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    2. I was using Firestorm 4.2.2.29837 (non-SSB/A), then 4.3.1 and now 4.4.0.33720, which supports SSB/A (and has LL’s tiling bug fix – which itself still isn’t entirely perfect if you want your snapshots to be of higher resolution than those generated by high-end full-frame professional DSLR cameras). According to Firestorm’s team, the latest release has issues of its own, but if I’m honest, I’ve yet to encounter them (although I did enable the suggestes workarounds and solutions even before encountering them, just to stay on the safe side). Also, with 4.4.0 my SL experience is much faster and smoother than with 4.2.2.29837 – it actually feels like I’ve got a faster machine than I used to, and the reason is that it incorporates the improvements in the rendering pipeline that previous releases did not get to take advantage of.

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  3. I can switch in a second, has i have at least 4 already enabled ssb viewers installed!
    Singularity, Firestorm and Niran’s wich i’ll use mainly!
    The reason for not doing so, is that it takes a lot more time now, to see the clothing lawers rezzing and to see other avatars that are using ssb viewers.
    So when i will start to see the grey avatars i can change at once!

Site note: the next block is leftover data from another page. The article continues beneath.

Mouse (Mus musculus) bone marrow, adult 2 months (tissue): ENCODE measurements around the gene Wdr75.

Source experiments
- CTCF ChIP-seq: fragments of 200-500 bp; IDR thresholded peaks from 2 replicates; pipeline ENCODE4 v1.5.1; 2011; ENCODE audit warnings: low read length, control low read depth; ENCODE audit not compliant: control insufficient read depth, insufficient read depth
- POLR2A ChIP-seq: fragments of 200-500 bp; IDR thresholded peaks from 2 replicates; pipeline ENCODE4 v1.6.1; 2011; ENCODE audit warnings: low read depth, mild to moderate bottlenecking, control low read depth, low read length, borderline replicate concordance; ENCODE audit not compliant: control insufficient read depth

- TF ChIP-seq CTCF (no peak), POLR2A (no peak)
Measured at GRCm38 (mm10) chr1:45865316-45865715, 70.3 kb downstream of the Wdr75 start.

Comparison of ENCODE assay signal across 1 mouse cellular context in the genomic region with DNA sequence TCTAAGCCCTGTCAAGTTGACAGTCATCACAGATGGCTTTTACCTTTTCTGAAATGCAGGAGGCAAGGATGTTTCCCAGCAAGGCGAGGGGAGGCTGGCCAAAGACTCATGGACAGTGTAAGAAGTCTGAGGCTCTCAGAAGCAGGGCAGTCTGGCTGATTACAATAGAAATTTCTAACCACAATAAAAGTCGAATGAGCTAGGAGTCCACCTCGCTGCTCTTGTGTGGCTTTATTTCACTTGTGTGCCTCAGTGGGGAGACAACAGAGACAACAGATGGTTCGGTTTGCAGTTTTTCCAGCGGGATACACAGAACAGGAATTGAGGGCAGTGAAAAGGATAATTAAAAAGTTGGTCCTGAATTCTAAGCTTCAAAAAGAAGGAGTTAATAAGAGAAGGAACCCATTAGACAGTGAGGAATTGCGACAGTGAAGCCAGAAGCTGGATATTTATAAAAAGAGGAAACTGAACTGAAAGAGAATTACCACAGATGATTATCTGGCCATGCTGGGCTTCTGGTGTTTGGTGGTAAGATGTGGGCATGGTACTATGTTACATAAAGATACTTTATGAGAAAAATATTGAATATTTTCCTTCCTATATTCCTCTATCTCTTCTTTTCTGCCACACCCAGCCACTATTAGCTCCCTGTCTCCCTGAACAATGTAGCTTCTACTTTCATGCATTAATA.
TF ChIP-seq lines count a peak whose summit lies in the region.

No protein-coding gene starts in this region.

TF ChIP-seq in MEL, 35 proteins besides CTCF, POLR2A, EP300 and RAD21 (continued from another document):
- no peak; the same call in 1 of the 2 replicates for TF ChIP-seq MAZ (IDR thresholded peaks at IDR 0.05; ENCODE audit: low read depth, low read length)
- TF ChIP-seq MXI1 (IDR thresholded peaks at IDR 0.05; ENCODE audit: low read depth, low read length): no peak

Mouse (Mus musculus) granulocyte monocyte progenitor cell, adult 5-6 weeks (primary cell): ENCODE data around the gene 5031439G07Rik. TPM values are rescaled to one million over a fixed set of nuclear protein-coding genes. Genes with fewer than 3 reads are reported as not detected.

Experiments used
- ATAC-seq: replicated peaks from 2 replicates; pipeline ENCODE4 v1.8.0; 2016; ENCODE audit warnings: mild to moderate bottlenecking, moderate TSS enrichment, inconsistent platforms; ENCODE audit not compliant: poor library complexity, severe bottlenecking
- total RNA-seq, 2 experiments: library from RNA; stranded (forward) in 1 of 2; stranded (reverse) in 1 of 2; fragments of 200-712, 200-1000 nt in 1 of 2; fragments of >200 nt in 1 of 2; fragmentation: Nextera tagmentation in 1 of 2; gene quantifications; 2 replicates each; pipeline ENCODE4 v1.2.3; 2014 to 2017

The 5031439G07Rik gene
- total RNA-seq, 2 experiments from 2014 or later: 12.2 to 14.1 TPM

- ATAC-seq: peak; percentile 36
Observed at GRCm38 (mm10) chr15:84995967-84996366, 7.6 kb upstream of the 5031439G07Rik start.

Still for now using Niran pre ssb last version is still the fast way to see waht surronds me and as well to see my changes in outifts!

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  4. Mona, Niran and not only, already had those improvements long ago, gues the reason why its already climbing up on the official Tpv list as the most stable TPv behind ragedast (hard to beat that, lol) and Firestorm!
    Also the reason that made such a fuzz, ehen Niran posted saying that firestorm was delaying progress, before this last release! as they didnt made any new version with all the sinnhy stuff that really makes Sl much better now!
    And just to state how good Niran is, a newbie that was using latest LL viewer, made the change to niran’s yesterday as per my advise and was amazed by the results!
    But Niran has a cost, no mac support, and for windows a good hardware needed, still the same that any will need to run firestorm or any other viewer using deferred rendering and ambient occlusion + shadows (yes i k now ll renamed that i cant remember for what, lol).
    Personnaly i wish that all could be in world using all the graphics settings at max, even if without shadows enabled, cause all would see how some builds make so many things to bright when using advanced ambient graphics (is that how LL refers about dr and ao +shadows?), besides the non rendering of the infamous inv prims that so many keep using1